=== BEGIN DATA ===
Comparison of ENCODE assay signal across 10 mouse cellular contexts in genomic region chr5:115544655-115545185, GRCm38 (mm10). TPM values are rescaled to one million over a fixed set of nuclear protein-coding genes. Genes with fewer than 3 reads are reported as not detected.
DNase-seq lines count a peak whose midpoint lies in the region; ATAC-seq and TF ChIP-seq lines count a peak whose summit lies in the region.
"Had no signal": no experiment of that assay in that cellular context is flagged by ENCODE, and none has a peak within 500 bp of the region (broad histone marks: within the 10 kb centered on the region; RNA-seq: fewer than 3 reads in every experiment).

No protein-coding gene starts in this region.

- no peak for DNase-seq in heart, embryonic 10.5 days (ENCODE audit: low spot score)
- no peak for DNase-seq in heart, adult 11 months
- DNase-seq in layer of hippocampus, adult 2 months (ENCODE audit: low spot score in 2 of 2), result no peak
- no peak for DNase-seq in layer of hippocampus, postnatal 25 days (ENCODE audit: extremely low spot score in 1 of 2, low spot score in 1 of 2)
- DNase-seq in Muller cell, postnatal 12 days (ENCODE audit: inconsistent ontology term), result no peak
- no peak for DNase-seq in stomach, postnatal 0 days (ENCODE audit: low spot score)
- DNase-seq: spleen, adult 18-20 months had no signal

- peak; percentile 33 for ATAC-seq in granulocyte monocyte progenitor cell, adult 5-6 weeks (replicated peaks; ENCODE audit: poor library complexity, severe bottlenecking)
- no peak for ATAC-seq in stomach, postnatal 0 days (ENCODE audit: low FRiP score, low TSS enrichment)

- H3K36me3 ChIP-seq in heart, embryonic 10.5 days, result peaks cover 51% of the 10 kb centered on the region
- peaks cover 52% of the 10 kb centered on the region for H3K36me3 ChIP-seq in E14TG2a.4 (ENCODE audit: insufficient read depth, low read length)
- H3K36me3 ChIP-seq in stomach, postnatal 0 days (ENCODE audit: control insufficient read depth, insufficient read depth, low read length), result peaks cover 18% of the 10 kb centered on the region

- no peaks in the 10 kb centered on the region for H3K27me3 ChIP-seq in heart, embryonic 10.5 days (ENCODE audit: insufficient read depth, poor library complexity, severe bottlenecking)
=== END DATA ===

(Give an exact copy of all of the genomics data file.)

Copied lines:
Comparison of ENCODE assay signal across 10 mouse cellular contexts in genomic region chr5:115544655-115545185, GRCm38 (mm10). TPM values are rescaled to one million over a fixed set of nuclear protein-coding genes. Genes with fewer than 3 reads are reported as not detected.
DNase-seq lines count a peak whose midpoint lies in the region; ATAC-seq and TF ChIP-seq lines count a peak whose summit lies in the region.
"Had no signal": no experiment of that assay in that cellular context is flagged by ENCODE, and none has a peak within 500 bp of the region (broad histone marks: within the 10 kb centered on the region; RNA-seq: fewer than 3 reads in every experiment).

No protein-coding gene starts in this region.

- no peak for DNase-seq in heart, embryonic 10.5 days (ENCODE audit: low spot score)
- no peak for DNase-seq in heart, adult 11 months
- DNase-seq in layer of hippocampus, adult 2 months (ENCODE audit: low spot score in 2 of 2), result no peak
- no peak for DNase-seq in layer of hippocampus, postnatal 25 days (ENCODE audit: extremely low spot score in 1 of 2, low spot score in 1 of 2)
- DNase-seq in Muller cell, postnatal 12 days (ENCODE audit: inconsistent ontology term), result no peak
- no peak for DNase-seq in stomach, postnatal 0 days (ENCODE audit: low spot score)
- DNase-seq: spleen, adult 18-20 months had no signal

- peak; percentile 33 for ATAC-seq in granulocyte monocyte progenitor cell, adult 5-6 weeks (replicated peaks; ENCODE audit: poor library complexity, severe bottlenecking)
- no peak for ATAC-seq in stomach, postnatal 0 days (ENCODE audit: low FRiP score, low TSS enrichment)

- H3K36me3 ChIP-seq in heart, embryonic 10.5 days, result peaks cover 51% of the 10 kb centered on the region
- peaks cover 52% of the 10 kb centered on the region for H3K36me3 ChIP-seq in E14TG2a.4 (ENCODE audit: insufficient read depth, low read length)
- H3K36me3 ChIP-seq in stomach, postnatal 0 days (ENCODE audit: control insufficient read depth, insufficient read depth, low read length), result peaks cover 18% of the 10 kb centered on the region

- no peaks in the 10 kb centered on the region for H3K27me3 ChIP-seq in heart, embryonic 10.5 days (ENCODE audit: insufficient read depth, poor library complexity, severe bottlenecking)